We've seen how evil begets evil, how institutionalization in a broken-down system can break people rather than save them, how power is intoxicating, how men play God, and the results of systematic repression -- I'd expect nothing less from a horror series that takes place in an asylum. But the message Murphy seems to be delivering by going full circle, back to Lana and Jude's first encounter, is that for a woman to be ambitious in the 60s was wrong. Lana's ambition destroyed people around her, from her loved ones to those who were evil. And if we look at the way women have been portrayed this season, they've all been insane, homicidal, and power-hungry, but above all, they were to blame for Thredson's insanity and the insanity of his son. It's almost like an analogy on a standardized test -- all killers have mommy issues but not all killers have mommies. I'm not saying Murphy has a problem with women, and clearly both sexes were portrayed as equally flawed on the series, but the final scene, which seems to serve as some sort of thesis statement, indicates that Lana's ambition was the real killer, and it detracts from so much of what this show has had to say. And every statement this show has made has been delivered with the same blunt force as this scene. Are we to understand that Lana's ambition was only wrong in the context of the time, or that her ambition would have been wrong no matter the era? Maybe I'm reading too much into this. Maybe the cannibal mutants should have given me a clue.

While this season has, at times, been almost painfully sloppy, Ryan Murphy and Co. seem to understand how to do one thing consistently well: the aliens are never once shown in full-view, allowing a sort of eerie mystery to persist. I personally take issue when most series or movies fully expose aliens -- the aliens are rarely creative in design, and seeing so much of them often diminishes their power, but here we're only treated to limbs and their image in reflection as they come to take Kit away from his painful life on Earth, slowly dying from pancreatic cancer. It's never as unnerving as it could be (because they're aliens on a show about a wackadoo asylum), but it shows restraint.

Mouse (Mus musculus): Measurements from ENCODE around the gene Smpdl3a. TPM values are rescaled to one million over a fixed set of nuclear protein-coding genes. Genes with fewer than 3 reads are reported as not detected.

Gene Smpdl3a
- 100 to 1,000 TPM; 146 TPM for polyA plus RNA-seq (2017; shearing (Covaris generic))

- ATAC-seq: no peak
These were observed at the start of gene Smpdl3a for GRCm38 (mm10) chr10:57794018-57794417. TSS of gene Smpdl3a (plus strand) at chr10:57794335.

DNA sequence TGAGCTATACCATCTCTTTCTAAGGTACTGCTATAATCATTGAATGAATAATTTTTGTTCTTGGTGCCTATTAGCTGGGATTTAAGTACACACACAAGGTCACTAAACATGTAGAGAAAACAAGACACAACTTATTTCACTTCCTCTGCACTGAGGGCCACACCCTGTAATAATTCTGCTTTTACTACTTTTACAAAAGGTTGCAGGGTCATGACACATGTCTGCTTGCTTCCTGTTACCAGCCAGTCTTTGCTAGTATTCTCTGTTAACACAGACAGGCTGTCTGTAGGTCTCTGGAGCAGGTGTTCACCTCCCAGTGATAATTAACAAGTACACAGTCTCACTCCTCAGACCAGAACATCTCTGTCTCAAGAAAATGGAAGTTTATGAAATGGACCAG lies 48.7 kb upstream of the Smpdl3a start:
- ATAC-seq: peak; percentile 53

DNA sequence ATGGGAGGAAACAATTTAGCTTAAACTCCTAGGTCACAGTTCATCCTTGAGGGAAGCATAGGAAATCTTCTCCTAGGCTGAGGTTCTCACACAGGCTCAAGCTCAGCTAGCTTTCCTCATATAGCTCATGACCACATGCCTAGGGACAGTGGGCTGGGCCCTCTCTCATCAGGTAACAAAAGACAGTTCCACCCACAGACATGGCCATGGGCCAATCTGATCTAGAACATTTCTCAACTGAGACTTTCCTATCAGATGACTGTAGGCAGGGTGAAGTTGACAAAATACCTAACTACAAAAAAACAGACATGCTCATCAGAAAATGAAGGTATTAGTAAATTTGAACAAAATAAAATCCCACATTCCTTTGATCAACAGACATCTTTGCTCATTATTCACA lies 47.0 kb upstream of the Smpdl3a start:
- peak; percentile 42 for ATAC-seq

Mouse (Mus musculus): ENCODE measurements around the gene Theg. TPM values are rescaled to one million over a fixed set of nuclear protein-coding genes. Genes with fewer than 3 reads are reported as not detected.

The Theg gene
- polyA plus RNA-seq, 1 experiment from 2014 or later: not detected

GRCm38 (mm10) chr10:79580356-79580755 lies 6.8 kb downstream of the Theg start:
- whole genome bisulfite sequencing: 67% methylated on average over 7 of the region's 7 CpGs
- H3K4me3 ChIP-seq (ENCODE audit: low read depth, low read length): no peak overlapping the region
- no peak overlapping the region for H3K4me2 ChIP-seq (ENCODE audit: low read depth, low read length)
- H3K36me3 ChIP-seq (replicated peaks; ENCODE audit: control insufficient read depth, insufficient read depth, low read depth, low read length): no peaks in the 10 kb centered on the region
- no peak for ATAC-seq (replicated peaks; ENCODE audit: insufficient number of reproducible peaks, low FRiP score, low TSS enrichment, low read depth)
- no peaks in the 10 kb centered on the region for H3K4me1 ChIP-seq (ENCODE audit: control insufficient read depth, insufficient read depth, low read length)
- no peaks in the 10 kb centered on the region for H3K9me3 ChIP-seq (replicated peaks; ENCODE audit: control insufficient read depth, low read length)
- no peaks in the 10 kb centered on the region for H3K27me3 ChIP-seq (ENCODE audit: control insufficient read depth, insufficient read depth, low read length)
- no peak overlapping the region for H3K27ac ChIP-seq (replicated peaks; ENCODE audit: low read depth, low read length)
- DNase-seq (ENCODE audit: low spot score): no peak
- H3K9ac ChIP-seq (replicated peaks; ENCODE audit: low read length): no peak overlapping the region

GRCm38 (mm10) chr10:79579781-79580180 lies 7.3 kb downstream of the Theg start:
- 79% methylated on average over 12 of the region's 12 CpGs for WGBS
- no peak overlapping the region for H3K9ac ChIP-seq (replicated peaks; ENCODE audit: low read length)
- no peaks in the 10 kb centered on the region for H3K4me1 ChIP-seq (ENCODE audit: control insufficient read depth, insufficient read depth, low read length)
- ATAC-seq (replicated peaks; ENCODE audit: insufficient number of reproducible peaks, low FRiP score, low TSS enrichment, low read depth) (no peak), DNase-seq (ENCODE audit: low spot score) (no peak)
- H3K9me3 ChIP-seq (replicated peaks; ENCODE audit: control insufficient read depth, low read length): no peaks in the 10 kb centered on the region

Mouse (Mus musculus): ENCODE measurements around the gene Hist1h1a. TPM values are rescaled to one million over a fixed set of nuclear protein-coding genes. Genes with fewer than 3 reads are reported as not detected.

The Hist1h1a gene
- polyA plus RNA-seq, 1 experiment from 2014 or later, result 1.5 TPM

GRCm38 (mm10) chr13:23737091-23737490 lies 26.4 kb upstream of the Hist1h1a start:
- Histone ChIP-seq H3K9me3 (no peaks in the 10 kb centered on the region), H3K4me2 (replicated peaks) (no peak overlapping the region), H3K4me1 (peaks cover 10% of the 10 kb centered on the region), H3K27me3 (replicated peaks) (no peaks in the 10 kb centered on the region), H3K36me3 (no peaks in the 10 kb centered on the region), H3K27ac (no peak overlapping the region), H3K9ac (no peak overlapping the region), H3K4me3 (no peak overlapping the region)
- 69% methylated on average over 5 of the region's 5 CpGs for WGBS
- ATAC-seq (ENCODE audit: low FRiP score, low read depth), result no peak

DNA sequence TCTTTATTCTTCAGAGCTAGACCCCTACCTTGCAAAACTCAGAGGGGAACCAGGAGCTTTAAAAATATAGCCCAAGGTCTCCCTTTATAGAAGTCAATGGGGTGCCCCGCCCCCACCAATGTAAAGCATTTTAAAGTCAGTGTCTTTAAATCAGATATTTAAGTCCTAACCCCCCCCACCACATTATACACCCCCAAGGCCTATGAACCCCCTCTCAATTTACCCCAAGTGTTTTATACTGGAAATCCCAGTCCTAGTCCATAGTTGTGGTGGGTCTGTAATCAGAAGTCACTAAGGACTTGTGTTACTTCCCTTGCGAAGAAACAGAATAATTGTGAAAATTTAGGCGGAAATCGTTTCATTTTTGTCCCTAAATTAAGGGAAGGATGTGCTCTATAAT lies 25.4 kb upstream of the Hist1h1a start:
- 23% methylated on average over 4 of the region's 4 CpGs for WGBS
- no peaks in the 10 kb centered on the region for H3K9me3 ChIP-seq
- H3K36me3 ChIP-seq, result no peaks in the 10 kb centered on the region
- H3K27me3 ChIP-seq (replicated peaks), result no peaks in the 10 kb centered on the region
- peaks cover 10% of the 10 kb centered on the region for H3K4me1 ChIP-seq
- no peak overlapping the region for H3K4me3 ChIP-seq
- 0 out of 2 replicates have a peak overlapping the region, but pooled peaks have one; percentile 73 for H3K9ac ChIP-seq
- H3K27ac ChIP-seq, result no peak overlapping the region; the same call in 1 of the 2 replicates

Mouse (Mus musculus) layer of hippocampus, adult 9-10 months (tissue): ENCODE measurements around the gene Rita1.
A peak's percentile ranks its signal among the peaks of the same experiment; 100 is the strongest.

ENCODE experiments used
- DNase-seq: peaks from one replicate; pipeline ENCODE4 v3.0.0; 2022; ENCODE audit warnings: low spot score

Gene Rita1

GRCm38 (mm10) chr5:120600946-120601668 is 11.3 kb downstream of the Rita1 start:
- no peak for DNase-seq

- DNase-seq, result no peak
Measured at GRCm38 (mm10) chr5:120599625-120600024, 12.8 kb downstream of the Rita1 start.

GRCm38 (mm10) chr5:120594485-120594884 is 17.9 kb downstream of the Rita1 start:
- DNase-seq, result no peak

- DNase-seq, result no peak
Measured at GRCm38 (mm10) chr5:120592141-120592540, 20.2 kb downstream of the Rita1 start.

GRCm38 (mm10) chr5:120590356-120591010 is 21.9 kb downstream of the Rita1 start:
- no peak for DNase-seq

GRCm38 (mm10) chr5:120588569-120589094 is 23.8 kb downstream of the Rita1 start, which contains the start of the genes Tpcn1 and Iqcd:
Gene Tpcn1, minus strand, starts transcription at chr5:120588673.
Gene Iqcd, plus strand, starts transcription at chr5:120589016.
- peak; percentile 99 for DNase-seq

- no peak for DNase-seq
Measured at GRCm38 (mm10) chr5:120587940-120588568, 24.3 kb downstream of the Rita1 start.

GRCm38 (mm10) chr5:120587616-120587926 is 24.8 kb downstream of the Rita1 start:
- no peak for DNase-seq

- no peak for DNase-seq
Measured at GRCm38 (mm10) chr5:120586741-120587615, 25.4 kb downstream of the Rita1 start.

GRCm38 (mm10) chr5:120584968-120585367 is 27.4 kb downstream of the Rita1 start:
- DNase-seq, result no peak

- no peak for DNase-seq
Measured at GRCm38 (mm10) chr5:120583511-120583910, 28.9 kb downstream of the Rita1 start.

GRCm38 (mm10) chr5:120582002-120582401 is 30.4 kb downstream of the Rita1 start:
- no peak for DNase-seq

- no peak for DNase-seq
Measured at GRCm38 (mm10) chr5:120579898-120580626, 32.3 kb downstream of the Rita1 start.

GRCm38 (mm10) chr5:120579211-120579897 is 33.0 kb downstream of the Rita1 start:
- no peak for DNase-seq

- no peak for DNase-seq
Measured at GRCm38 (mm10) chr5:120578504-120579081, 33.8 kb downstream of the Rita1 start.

Which brings me to the biggest compliment I can give Ryan Murphy and the 'AHS' team for season two -- they seem to have learned a little restraint. It's not a whole lot, and there's still so much of this show that could use a little subtlety and less on-the-nose social preaching, but it's enough to subdue the show, which at times feels like a mash-up of pop culture, and other times reads like Ryan Murphy's overworked vision board. But regardless of how messy and convoluted the show can be, it's never boring. 'AHS' is always interesting, even -- and especially -- when it's overstuffed.